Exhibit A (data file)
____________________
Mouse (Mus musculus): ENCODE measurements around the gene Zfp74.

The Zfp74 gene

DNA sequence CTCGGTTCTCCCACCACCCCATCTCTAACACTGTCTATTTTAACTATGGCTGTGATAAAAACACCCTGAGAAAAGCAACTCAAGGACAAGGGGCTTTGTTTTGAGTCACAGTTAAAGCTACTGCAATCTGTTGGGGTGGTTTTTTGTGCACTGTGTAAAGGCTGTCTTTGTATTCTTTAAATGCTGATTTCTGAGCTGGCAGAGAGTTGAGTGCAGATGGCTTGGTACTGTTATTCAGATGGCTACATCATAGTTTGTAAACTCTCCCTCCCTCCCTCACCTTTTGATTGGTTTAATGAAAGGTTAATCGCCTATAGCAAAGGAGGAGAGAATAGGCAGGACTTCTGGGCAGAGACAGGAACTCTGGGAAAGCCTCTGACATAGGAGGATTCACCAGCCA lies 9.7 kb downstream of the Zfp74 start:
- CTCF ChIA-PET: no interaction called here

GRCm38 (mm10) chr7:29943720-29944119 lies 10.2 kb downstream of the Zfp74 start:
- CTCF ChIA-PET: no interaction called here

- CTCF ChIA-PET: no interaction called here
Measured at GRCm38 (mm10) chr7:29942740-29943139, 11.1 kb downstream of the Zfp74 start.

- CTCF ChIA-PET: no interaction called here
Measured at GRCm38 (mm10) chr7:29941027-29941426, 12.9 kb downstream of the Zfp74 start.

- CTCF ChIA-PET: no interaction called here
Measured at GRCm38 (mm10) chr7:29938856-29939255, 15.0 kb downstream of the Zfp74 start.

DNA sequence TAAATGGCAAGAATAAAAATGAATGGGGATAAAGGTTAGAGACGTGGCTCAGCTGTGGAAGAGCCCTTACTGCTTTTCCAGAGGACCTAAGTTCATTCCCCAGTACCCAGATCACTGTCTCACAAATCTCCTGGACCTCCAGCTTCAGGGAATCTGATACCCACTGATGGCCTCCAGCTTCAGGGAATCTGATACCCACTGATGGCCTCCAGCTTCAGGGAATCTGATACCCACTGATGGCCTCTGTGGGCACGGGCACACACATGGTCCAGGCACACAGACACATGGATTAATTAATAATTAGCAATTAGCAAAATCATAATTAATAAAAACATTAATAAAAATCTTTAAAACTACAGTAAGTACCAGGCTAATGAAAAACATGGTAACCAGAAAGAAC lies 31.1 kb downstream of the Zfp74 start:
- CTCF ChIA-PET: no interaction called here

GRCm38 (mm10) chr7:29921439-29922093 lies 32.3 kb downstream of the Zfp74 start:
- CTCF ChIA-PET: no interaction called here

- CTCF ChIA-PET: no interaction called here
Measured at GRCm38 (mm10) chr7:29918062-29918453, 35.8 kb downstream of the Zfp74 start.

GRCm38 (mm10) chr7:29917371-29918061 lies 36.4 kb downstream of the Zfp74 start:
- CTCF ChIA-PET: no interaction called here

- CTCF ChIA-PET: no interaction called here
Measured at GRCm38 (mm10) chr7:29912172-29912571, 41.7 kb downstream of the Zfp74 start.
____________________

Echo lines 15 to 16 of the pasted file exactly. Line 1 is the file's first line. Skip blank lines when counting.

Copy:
GRCm38 (mm10) chr7:29921439-29922093 lies 32.3 kb downstream of the Zfp74 start:
- CTCF ChIA-PET: no interaction called here